Thursday, October 28, 2004

Nordlinger Rules

A great Impromptus column today. It starts with:

They're beauties, the media, aren't they? Aren't they performing . . . well, just about how you'd expect, in the final days of a campaign? I'm surprised Dan Rather doesn't have to say, "I'm Dan Rather, and I approve of this message." You bet he does — approves, that is.

For years, my line has been, "Conservatives make either too much or too little of media bias." Some make too much of it, it is true. But I think the more common error is to make too little of it. It makes a huge difference. How can it not? Even with the proliferation of media, including conservative outlets, over the last few years.

Evan Thomas, the Newsweek editor, cannot be gainsaid: The advantage to Democrats of media bias is enormous. Thomas is to be applauded for his honesty.

Democrats like to dispute this, of course — dispute that media bias is prevalent, and that they are its beneficiaries. I think they should just be grateful.

My aunt said something that tickled me. She said, "I watched the news this morning, and didn't hear much about the election. I figured it meant that Bush was doing well."


He finishes up with a series of e-mails from readers and their experiences with campaign buttons. Here are a few:

Friends, this is the saddest one. I almost hate to print it, but here it is. Made me sort of angry.

I used to wear a "Vietnamese-American Against Kerry" button until someone on St. Mark's stopped me and delivered a monologue on the Bush police state. When I brought up the real police state that my family lived in (including the re-education camps), he brushed that off and blathered on about Bush and the sorry state of the U.S. I decided to stop wearing the button because I couldn't take the blind idiocy.


"Jay, I live in the East Bay suburbs of San Francisco — Walnut Creek, to be exact. The Kerry-Edwards clipboard patrol is often soliciting donations at the local supermarket. I ignore them, except this one time. A very young, very pretty college-coed type asked as I passed by, 'Will you help defeat Bush with a donation?' I replied, 'No thanks, but I am glad to see some younger citizens getting involved in politics.' Since I'm over 50, I felt it was an okay remark, without condescension. Her reply was quick and chilling: 'Bush's concentration camps will be filled with the Jews, then the blacks!' Her eyes had become dark flint and her expression was pure malevolence. For only the third time in my life, I was left utterly speechless. [The letter-writer does not say what the other two times were.] I shook my head and walked slowly to the car. What in G*d's name had been poured into that young lady's head? Did she even know what she was saying?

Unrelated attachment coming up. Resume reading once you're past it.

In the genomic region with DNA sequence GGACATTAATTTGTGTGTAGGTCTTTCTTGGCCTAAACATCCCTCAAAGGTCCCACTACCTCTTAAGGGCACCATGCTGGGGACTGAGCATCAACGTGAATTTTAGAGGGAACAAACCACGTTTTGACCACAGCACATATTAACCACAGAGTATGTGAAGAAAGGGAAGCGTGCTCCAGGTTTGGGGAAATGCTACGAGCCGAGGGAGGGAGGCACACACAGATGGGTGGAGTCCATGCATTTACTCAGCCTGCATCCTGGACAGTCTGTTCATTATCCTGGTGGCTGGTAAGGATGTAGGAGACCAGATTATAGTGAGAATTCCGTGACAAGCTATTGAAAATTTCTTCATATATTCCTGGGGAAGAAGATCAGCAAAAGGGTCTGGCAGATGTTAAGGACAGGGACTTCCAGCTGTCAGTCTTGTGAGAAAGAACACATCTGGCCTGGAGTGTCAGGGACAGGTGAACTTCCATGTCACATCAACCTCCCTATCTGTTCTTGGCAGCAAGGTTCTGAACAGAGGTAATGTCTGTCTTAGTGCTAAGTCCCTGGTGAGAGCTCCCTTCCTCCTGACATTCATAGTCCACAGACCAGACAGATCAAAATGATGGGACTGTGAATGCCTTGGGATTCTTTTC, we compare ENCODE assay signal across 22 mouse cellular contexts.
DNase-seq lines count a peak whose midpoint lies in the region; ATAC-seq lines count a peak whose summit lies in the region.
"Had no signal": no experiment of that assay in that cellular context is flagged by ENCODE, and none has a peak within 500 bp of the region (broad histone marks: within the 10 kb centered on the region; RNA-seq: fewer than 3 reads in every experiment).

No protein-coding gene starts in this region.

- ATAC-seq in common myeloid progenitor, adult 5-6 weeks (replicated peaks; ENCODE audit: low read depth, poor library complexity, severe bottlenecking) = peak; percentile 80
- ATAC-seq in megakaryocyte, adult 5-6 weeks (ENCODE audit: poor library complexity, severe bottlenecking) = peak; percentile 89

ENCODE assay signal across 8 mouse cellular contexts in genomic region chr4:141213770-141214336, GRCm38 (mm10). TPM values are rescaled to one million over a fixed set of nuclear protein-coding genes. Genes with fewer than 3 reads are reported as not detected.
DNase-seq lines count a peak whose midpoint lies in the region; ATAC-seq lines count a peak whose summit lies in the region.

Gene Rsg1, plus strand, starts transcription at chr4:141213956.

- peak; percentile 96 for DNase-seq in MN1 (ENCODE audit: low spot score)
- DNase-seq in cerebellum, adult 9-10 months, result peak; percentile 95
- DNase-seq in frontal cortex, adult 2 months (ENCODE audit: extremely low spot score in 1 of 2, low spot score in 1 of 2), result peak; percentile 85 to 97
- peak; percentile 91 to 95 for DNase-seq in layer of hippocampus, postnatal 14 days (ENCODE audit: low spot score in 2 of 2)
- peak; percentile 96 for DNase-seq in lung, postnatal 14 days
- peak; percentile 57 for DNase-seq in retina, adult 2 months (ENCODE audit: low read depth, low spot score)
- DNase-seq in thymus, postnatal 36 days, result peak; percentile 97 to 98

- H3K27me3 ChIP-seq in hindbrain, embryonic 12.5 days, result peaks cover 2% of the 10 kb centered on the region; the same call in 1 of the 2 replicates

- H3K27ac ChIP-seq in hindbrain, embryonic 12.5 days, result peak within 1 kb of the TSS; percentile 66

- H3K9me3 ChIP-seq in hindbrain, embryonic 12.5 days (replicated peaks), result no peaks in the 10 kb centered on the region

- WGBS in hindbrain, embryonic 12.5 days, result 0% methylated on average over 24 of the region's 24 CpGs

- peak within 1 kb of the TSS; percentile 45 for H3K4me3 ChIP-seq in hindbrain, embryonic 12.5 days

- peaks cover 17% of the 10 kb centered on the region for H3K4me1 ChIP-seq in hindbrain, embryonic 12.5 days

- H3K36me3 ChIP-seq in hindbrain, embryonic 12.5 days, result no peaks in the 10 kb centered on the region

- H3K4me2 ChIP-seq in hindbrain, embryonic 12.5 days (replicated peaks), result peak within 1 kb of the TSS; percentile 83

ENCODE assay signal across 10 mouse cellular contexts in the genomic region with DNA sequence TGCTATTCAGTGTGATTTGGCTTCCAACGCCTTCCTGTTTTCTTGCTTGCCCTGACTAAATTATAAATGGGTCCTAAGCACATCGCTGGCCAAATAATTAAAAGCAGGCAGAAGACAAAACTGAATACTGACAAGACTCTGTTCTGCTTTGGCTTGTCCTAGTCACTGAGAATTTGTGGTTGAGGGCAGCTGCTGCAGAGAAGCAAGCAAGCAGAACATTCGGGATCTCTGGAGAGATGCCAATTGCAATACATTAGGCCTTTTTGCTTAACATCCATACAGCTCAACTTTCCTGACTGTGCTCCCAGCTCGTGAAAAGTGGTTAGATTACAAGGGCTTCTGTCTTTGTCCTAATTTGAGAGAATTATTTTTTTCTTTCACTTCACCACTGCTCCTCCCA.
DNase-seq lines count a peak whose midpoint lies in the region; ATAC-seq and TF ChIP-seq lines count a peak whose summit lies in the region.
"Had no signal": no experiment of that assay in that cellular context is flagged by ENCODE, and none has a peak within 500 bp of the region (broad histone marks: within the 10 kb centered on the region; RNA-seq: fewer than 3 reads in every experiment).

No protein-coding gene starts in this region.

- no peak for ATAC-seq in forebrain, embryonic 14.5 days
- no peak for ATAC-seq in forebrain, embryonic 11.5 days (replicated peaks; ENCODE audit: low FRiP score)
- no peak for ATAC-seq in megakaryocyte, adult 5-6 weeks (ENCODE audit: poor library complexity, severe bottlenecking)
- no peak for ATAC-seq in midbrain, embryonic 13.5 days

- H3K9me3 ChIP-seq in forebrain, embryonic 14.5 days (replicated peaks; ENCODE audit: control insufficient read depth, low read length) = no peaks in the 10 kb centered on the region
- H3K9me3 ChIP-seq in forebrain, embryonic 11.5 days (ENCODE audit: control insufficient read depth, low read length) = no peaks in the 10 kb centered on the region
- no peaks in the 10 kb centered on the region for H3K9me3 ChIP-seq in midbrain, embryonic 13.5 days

"I'm voting (for Bush) like my life depends on it, and sending the NRA another donation."


"Jay, the Democratic party is the home of the drama queens of politics. The button-wearers — despite being surrounded by wearers of the same buttons — are showing their 'courage,' defying the henchmen of Ashcroft. It's almost sweet, in a pathetic way."


"Mr. Nordlinger, your irritation reminds me of a bumper sticker I saw this summer in my tony liberal neighborhood in St. Paul, Minn. The bumper sticker read, 'Another Family for Peace.' The arrogance, the vanity, the moral exhibitionism made me want to go home and make a new bumper sticker that read, 'Another Family for War.' At least that might start a few conversations, not end them.

"In turn, this calls to mind Chris Rock's take on people who give themselves credit for holding to basic principles of good behavior. 'These guys say, "I don't beat my kids." Whaddya want? A cookie? You're not supposed to beat your kids!'"


Friends, pay special attention to the last line of this letter:

Mr. Nordlinger,
At my place of business there are probably three of 30 who will vote for Bush. We three try not to antagonize the majority with our clear thinking, but they know where we stand. One of them asked me after one of the debates whether I was still going to vote for Bush. After answering her in the affirmative, I asked why she wouldn't vote for Bush also. She answered that she would not vote for Bush "even if [her] life depended on it." "I know," said I.

No comments: